Confronting Difficult Memory through Absence: Space in Contemporary Memorial Architecture

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    Contemporary Western society often strives to confront and cope with loss through projects that commemorate various events, both long past and recent. This is particularly true in cases of the trauma-laden remembrance of modern atrocities. Memorials are perceived as spaces that can provide necessary healing environments for the victims and their relatives, but are also planned to encourage remembrance by future generations. After the Second World War, designers faced with representing the Holocaust delivered radical approaches to spaces of memory, in many cases promoting oblivion or questioning the motives of memorializing in the first place. Contemporary memorials often address the representation of difficult memory with spaces of absence as the most tangible answer to loss and trauma.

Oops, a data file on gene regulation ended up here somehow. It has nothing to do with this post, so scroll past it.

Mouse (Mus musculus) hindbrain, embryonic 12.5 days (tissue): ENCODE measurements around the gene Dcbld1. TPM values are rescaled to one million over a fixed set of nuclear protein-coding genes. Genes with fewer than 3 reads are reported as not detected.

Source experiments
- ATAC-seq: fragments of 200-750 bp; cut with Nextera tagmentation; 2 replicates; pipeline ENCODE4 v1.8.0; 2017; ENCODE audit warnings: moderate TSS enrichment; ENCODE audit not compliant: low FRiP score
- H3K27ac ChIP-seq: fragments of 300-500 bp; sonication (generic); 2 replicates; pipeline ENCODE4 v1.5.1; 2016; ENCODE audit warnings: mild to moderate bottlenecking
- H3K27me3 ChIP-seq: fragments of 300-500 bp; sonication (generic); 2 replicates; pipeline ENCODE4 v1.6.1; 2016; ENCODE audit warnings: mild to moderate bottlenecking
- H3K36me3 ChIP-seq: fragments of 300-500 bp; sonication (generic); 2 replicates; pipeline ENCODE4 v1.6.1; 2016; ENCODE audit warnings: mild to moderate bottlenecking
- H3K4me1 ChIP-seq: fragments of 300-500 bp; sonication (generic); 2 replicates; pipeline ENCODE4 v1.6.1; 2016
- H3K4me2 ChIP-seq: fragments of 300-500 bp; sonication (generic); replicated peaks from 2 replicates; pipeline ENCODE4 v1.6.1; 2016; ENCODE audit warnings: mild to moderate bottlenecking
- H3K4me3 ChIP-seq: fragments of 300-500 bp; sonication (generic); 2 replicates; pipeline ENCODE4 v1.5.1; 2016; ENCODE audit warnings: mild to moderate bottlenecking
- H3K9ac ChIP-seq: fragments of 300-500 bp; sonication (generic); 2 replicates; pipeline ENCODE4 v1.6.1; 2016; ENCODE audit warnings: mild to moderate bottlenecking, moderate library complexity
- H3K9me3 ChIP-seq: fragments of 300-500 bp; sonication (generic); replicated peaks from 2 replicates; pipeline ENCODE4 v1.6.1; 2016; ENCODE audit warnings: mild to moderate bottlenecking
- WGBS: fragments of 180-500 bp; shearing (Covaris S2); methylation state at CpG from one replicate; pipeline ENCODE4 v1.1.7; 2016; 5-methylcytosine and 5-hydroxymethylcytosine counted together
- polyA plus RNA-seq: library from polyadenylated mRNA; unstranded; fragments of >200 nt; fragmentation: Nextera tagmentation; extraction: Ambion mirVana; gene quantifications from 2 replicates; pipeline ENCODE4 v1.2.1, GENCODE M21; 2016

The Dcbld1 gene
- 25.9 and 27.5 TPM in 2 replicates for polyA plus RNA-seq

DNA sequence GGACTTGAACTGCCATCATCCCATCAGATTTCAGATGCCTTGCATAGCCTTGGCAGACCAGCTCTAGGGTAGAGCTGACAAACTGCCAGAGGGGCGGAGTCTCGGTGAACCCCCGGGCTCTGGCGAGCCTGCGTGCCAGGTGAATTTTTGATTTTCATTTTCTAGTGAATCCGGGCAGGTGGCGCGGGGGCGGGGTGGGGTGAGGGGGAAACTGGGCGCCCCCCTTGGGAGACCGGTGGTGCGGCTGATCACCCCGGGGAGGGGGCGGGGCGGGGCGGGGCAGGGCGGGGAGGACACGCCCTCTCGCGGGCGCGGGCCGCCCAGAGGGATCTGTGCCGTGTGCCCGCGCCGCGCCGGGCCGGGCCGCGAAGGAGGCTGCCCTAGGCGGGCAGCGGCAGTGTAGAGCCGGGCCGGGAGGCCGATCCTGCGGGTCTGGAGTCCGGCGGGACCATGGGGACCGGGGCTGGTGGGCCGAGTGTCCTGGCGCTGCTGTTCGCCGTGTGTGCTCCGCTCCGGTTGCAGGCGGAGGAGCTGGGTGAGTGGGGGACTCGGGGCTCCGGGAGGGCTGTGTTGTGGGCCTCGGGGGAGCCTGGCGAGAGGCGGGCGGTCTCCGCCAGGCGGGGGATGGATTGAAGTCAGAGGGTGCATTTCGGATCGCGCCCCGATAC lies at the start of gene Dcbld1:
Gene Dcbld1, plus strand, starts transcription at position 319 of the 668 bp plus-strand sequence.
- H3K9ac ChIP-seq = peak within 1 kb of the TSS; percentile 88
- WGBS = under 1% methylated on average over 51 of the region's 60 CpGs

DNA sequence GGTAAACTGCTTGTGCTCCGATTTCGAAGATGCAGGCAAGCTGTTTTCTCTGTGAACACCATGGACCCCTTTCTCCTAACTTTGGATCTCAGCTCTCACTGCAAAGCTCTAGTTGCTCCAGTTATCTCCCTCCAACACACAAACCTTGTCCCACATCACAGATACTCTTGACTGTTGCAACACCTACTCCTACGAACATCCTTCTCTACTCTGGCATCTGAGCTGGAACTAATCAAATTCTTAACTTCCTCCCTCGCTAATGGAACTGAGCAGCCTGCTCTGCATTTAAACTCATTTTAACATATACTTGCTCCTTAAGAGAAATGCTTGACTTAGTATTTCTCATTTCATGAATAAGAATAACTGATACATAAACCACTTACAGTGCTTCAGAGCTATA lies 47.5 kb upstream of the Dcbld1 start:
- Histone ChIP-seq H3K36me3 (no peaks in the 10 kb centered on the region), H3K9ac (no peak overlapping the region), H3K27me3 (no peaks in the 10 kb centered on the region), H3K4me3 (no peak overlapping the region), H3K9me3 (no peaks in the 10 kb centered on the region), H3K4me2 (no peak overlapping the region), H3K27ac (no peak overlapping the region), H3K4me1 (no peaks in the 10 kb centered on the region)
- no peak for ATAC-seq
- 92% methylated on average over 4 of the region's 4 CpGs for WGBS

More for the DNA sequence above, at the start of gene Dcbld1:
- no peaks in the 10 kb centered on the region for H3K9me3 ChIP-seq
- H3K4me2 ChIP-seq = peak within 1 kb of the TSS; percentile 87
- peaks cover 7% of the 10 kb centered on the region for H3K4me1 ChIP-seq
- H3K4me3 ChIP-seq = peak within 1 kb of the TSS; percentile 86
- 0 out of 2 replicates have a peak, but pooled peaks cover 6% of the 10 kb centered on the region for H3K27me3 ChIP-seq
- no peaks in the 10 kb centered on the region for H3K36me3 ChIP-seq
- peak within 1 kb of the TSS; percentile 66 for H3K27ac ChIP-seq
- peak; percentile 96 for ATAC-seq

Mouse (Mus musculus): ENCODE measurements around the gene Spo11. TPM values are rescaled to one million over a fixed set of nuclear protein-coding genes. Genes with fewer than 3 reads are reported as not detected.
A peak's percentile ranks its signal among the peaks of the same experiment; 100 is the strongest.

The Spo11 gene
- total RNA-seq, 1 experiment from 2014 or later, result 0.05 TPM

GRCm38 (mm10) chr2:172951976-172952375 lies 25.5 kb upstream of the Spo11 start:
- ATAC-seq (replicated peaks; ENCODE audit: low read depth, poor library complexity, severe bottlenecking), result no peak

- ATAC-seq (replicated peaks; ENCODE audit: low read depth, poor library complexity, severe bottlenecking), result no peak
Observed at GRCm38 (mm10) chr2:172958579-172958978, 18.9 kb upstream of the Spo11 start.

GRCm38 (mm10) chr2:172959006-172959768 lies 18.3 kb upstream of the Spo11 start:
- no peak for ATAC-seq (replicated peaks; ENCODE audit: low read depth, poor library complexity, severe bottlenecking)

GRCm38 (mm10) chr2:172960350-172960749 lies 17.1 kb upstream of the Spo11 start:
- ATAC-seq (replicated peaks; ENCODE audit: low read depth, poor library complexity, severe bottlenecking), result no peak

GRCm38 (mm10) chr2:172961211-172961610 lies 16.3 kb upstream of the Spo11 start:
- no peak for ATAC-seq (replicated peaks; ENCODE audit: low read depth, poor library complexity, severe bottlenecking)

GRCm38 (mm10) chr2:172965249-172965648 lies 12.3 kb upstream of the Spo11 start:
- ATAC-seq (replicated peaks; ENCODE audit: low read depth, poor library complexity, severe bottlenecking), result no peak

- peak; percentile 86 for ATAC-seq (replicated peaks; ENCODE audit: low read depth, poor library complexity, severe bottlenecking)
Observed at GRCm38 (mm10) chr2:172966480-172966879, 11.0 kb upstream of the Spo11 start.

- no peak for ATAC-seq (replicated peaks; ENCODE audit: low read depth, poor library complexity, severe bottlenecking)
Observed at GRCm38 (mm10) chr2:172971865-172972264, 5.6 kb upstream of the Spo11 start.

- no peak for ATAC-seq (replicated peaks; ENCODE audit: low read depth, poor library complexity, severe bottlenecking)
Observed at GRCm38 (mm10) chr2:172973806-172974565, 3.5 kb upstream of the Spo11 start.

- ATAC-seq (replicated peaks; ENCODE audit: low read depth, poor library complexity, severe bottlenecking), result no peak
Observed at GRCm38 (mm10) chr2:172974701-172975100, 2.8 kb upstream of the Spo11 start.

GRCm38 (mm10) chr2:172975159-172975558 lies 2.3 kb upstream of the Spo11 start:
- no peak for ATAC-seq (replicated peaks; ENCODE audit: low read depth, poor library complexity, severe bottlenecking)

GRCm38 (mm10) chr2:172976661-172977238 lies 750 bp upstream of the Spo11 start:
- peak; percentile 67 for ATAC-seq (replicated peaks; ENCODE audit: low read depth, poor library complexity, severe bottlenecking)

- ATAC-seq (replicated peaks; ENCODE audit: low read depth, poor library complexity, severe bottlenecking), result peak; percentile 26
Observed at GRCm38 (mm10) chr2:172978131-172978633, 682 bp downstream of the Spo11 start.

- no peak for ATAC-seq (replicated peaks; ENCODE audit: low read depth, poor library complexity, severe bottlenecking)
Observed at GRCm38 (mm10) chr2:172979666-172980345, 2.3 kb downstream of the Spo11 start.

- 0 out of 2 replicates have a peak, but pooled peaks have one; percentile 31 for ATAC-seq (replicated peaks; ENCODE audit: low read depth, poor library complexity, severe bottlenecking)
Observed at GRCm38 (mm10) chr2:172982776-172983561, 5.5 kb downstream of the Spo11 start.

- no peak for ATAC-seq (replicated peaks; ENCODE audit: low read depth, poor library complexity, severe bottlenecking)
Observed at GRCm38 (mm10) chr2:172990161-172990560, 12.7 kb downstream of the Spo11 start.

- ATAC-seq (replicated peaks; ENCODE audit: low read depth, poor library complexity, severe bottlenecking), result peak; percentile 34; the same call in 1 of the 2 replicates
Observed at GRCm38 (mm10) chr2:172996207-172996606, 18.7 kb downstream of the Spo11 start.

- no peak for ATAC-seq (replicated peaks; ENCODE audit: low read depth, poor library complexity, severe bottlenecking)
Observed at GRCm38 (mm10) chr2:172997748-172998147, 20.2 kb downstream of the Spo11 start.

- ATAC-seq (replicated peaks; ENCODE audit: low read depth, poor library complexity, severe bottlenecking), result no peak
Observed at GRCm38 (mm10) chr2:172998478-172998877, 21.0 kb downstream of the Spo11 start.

To understand this approach, this article investigates several memorial spaces responding to recent traumatic events, such as the Atocha 11M Memorial in Madrid, designs for planned memorials in Oslo and Utøya, the Memorial for the Murdered Jews of Europe in Berlin, and the Vietnam Veterans Memorial in Washington, D.C.
    Original languageEnglish
    Pages (from-to)48-65
    Number of pages17
    JournalJournal of the LUCAS Graduate Conference
    Issue number3
    Publication statusPublished - 1 Feb 2015


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